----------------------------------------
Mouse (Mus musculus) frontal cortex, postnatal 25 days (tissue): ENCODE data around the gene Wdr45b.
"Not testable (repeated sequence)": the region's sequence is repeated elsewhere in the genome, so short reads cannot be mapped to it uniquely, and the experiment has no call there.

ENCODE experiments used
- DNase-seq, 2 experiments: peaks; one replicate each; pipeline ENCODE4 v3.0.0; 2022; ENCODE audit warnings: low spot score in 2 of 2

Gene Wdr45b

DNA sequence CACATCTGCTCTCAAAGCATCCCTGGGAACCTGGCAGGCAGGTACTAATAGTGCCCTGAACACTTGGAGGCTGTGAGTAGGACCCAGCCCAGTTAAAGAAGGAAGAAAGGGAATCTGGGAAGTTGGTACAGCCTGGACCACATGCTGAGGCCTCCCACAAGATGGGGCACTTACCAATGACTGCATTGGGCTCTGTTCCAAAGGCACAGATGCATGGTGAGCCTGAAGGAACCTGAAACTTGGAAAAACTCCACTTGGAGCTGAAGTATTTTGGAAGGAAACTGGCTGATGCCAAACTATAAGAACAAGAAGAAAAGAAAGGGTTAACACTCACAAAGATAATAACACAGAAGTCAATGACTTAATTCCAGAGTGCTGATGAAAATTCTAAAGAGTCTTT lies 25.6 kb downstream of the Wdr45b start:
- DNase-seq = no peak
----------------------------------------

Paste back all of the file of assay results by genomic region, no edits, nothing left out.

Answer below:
Mouse (Mus musculus) frontal cortex, postnatal 25 days (tissue): ENCODE data around the gene Wdr45b.
"Not testable (repeated sequence)": the region's sequence is repeated elsewhere in the genome, so short reads cannot be mapped to it uniquely, and the experiment has no call there.

ENCODE experiments used
- DNase-seq, 2 experiments: peaks; one replicate each; pipeline ENCODE4 v3.0.0; 2022; ENCODE audit warnings: low spot score in 2 of 2

Gene Wdr45b

DNA sequence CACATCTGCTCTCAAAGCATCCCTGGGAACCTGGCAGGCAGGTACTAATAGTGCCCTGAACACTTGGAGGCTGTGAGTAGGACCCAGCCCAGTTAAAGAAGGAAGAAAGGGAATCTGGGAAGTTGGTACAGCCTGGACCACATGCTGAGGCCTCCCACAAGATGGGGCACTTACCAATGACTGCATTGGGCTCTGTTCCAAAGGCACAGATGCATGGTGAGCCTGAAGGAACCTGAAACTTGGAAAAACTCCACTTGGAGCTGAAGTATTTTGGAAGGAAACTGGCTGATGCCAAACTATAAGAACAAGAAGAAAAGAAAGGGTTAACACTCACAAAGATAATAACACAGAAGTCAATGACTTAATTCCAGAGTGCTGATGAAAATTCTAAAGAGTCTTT lies 25.6 kb downstream of the Wdr45b start:
- DNase-seq = no peak